American Psychological Foundation
Yale's Meade receives 2003 Husted Award
The American Psychological Foundation (APF) and APA's Science Directorate have presented the sev enth annual Todd E. Husted Memorial Dissertation Award to Christina Meade, a doctoral candidate in clinical psychology at Yale University, for her work in the area of HIV/AIDS. The $1,000 award recognizes outstanding dissertation research demonstrating strong potential to improve mental health services for those with severe mental illnesses. APA's Science Directorate administers the honor, and its awards committee recommends a winner to the APF Board of Trustees for approval.
Meade's dissertation explores the social contexts that might influence HIV-risk behavior among adults with severe mental illnesses. Past research has found that 4 to 23 percent of adults with severe mental illnesses are infected with HIV, compared with less than 1 percent of the general population. Meade hopes her research will reduce the "double burden" of the mental and physical illnesses that affect this diverse population.
"We don't fully understand the link between mental illnesses and HIV risk," Meade says. "The aim of my study is to examine how aspects of psychiatric illness might be related to HIV-risk behavior."
For her dissertation, Meade interviewed 150 people diagnosed with severe mental illnesses who were receiving services at a respite center, outpatient clinics and supportive housing programs. In structured 90-minute interviews, she asked participants about their psychiatric history and current symptoms, past sexual and physical abuse, social support networks, substance use and sexual behavior.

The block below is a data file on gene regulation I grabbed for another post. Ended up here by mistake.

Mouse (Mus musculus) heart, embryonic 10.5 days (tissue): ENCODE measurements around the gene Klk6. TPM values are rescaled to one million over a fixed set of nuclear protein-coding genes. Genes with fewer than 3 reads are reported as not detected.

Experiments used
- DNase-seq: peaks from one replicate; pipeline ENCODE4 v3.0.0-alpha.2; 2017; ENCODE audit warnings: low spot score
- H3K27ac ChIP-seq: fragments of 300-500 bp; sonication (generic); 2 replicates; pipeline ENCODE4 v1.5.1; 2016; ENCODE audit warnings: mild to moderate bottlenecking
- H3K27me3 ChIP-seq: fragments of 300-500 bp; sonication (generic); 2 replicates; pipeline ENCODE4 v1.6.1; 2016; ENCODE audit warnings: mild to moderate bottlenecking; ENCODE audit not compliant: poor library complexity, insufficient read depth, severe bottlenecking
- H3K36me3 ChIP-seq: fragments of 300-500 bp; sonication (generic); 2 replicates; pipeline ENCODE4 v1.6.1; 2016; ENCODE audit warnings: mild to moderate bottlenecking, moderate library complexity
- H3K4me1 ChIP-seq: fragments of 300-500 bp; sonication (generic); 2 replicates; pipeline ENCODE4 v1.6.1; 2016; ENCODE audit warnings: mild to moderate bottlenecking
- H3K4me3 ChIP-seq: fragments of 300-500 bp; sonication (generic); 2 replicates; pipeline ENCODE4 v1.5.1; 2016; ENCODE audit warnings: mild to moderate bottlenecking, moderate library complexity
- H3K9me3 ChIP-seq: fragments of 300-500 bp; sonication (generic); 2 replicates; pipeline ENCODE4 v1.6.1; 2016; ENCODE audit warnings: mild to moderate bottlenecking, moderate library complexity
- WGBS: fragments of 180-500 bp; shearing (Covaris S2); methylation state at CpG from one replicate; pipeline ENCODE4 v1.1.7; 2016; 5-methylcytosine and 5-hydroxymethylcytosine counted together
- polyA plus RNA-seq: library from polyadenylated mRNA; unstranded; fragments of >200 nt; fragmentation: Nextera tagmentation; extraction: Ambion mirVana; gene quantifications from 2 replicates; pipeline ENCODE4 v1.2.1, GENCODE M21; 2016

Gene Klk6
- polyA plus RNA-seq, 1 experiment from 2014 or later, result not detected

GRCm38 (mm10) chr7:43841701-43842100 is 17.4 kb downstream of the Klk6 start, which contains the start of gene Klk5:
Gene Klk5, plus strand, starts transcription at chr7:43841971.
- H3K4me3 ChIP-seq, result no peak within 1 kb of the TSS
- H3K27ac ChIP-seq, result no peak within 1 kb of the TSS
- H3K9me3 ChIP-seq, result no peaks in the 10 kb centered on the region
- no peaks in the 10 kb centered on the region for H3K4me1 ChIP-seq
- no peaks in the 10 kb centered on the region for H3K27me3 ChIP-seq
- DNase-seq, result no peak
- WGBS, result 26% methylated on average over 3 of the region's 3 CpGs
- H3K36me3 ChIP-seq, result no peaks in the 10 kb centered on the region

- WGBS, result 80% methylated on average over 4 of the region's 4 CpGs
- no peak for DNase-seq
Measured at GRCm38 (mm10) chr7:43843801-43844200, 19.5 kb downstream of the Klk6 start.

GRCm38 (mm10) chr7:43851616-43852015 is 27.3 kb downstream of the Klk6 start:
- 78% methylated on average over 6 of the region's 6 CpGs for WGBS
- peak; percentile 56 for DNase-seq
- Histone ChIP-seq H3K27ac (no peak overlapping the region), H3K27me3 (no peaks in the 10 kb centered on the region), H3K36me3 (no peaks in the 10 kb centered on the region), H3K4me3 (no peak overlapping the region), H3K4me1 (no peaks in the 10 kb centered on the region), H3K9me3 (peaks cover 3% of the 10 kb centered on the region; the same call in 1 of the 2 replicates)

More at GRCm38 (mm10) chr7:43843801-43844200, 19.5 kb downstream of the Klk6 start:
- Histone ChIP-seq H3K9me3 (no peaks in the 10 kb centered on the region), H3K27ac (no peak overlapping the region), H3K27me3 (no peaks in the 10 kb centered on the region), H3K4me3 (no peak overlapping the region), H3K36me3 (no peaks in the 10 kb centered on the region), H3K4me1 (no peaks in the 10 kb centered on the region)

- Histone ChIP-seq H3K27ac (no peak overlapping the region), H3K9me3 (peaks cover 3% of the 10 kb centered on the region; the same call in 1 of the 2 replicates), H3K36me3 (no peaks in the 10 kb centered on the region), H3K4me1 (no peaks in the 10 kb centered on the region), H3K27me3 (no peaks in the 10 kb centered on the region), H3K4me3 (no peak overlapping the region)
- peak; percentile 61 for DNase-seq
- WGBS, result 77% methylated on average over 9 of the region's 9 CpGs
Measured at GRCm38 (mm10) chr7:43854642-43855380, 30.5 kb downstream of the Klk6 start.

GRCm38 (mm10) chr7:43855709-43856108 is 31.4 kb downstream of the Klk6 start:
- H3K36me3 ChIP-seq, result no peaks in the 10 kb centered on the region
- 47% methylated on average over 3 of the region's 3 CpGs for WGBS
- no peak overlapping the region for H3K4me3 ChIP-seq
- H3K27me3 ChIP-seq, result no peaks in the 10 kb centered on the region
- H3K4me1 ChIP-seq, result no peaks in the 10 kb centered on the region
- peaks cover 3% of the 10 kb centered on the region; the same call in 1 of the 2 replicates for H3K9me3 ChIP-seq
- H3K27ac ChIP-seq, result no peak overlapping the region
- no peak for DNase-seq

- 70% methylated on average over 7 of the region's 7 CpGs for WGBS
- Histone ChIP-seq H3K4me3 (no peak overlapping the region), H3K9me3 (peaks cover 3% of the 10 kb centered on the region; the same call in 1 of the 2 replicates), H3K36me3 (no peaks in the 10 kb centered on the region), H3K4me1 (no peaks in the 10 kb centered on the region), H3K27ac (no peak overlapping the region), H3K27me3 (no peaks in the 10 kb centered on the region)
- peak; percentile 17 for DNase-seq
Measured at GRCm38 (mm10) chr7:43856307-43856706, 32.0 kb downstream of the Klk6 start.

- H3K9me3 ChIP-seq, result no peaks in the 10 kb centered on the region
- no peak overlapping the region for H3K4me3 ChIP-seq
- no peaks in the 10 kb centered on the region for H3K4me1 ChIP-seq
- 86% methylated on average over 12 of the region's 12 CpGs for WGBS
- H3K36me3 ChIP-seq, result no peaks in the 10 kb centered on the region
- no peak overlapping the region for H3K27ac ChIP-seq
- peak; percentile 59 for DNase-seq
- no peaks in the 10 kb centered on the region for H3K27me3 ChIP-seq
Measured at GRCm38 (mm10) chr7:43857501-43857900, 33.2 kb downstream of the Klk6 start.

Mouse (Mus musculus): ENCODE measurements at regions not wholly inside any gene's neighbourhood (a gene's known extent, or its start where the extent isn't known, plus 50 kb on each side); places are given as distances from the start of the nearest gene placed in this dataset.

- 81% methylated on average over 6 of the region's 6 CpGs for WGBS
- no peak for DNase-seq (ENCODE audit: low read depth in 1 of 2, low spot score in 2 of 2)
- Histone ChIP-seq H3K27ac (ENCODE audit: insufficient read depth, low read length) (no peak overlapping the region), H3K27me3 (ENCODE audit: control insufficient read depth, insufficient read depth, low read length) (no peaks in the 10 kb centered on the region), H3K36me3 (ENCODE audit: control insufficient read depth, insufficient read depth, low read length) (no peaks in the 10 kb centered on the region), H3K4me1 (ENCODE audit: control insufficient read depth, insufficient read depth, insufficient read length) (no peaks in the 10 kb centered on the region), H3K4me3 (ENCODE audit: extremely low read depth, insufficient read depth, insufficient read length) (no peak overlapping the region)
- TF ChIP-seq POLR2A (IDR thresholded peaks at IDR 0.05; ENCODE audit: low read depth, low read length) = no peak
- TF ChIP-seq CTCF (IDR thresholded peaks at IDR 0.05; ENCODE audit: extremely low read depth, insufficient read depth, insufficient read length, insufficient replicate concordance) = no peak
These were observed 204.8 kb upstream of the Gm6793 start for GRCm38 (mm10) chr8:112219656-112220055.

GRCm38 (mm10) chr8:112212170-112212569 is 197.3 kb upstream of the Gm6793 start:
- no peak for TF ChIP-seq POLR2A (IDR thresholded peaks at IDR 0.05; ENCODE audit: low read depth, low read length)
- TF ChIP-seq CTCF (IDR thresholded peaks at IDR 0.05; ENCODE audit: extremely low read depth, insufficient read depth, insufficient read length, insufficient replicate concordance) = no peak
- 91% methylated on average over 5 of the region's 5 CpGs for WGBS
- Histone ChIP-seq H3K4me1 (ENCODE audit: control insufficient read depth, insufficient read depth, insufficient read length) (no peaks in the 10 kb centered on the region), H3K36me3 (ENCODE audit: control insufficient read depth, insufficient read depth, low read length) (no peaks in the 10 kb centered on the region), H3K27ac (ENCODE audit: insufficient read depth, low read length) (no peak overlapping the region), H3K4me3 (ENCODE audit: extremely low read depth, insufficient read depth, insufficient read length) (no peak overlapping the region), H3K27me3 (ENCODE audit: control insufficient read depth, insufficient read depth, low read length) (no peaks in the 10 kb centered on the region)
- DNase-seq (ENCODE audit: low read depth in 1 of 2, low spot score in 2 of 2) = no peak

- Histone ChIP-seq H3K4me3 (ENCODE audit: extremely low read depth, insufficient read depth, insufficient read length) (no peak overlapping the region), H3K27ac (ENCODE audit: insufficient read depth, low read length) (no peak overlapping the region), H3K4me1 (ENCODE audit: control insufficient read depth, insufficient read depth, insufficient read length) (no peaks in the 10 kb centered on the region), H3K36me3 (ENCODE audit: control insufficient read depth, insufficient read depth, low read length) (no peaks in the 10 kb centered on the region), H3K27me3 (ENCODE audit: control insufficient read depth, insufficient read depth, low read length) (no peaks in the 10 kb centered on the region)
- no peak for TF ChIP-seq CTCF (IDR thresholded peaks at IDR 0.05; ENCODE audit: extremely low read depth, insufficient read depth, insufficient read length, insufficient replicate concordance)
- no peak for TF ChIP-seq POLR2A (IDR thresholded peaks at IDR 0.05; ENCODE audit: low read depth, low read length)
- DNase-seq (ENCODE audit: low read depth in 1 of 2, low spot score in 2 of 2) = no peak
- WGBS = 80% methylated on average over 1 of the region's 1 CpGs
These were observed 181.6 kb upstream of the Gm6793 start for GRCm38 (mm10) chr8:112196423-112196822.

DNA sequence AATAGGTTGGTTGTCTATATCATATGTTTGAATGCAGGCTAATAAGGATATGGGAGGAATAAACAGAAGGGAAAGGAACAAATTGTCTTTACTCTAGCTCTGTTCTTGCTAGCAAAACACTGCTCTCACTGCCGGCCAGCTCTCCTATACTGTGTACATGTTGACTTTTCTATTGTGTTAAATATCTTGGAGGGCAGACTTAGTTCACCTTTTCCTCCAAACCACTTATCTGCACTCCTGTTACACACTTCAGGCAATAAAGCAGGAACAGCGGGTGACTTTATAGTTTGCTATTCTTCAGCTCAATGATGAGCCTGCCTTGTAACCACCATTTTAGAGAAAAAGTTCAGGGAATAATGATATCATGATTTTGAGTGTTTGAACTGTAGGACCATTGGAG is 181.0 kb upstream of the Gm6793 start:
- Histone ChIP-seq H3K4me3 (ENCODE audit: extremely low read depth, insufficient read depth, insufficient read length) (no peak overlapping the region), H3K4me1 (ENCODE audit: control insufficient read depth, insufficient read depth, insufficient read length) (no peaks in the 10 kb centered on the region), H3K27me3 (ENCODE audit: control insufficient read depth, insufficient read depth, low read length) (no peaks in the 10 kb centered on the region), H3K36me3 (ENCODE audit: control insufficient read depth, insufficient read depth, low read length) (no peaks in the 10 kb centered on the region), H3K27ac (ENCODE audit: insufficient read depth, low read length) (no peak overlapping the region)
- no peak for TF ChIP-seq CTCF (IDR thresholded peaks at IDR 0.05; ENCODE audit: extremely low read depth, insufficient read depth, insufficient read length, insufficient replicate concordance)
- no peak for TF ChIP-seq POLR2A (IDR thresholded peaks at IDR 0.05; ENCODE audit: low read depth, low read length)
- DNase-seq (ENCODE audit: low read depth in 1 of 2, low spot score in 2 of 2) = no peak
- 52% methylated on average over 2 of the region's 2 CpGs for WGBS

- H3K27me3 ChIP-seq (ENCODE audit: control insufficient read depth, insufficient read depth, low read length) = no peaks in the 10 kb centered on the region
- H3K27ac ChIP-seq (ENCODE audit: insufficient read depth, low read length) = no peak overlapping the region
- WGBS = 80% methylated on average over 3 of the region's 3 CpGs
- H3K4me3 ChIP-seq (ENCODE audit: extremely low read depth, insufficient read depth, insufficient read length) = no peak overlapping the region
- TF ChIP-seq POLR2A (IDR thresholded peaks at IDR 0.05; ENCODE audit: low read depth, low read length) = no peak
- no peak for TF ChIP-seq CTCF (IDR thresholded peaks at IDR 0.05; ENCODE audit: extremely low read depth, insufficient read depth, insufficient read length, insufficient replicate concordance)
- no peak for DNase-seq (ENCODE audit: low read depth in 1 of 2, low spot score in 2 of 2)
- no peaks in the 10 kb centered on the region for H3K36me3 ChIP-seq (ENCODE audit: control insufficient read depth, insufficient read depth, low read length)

The $1,000 Husted Award, which she received in December, allowed her to add an extra 50 people to her original sample of 100.
Meade's research efforts began after her graduation from Brown University--when she worked as a research assistant at a psychiatric hospital in Providence, R.I. She currently complements her scholarly work with clinical training at the Connecticut Mental Health Center, where she treats patients with severe mental illnesses.
Apply for the 2004 Husted award
APF and APA's Science Directorate invite proposals for the 2004 Todd E. Husted Memorial Dissertation Award. The $1,000 award supports dissertation research on mental illness services with great potential to improve services for those with severe and persistent mental illnesses by, for example:
Developing interventions that prevent the deterioration, homelessness and premature deaths of those with serious mental illness.
Improving the medication and treatment compliance of those with schizophrenia and bipolar affective disorder.
Improving the identification, diversion and treatment of people who enter the criminal justice system as a result of their mental illness.
Educating professionals in the criminal justice system about the role of serious mental illnesses in the behaviors of mentally ill offenders.
Increasing access to and use of services and supports for the most treatment-resistant and severely mentally ill individuals.
--COMPILED BY APF STAFF
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